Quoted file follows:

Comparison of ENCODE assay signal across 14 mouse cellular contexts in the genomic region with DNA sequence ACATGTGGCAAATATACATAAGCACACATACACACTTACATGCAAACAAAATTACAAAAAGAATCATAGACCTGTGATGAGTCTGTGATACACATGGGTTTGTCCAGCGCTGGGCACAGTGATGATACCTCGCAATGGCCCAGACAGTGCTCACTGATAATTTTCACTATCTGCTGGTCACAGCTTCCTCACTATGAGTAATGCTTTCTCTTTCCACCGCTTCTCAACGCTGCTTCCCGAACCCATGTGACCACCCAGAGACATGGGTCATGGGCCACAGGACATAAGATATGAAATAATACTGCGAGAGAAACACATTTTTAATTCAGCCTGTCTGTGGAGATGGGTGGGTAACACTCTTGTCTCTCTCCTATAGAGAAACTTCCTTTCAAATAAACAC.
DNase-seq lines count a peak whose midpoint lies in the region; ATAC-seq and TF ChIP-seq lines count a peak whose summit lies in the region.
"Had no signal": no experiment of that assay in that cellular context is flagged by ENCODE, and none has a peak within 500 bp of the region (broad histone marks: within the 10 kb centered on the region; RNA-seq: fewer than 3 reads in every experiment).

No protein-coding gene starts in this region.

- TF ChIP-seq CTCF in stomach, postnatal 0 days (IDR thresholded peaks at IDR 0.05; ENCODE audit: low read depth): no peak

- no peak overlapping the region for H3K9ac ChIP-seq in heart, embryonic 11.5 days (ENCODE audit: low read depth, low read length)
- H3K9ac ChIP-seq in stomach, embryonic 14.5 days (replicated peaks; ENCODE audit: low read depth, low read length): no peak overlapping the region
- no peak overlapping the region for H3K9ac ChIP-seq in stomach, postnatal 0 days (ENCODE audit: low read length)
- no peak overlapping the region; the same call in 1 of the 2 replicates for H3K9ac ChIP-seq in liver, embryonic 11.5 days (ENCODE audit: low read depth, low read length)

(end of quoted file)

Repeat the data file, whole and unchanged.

Comparison of ENCODE assay signal across 14 mouse cellular contexts in the genomic region with DNA sequence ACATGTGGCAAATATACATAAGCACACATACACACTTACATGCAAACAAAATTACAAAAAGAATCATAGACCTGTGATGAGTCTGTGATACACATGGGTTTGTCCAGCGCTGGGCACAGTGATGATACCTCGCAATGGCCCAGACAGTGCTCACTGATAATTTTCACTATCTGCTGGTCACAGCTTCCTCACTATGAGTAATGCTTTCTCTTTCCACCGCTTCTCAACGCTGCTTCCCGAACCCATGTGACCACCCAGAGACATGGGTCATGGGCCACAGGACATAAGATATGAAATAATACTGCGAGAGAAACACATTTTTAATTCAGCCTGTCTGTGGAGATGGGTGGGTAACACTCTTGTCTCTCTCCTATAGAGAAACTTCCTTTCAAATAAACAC.
DNase-seq lines count a peak whose midpoint lies in the region; ATAC-seq and TF ChIP-seq lines count a peak whose summit lies in the region.
"Had no signal": no experiment of that assay in that cellular context is flagged by ENCODE, and none has a peak within 500 bp of the region (broad histone marks: within the 10 kb centered on the region; RNA-seq: fewer than 3 reads in every experiment).

No protein-coding gene starts in this region.

- TF ChIP-seq CTCF in stomach, postnatal 0 days (IDR thresholded peaks at IDR 0.05; ENCODE audit: low read depth): no peak

- no peak overlapping the region for H3K9ac ChIP-seq in heart, embryonic 11.5 days (ENCODE audit: low read depth, low read length)
- H3K9ac ChIP-seq in stomach, embryonic 14.5 days (replicated peaks; ENCODE audit: low read depth, low read length): no peak overlapping the region
- no peak overlapping the region for H3K9ac ChIP-seq in stomach, postnatal 0 days (ENCODE audit: low read length)
- no peak overlapping the region; the same call in 1 of the 2 replicates for H3K9ac ChIP-seq in liver, embryonic 11.5 days (ENCODE audit: low read depth, low read length)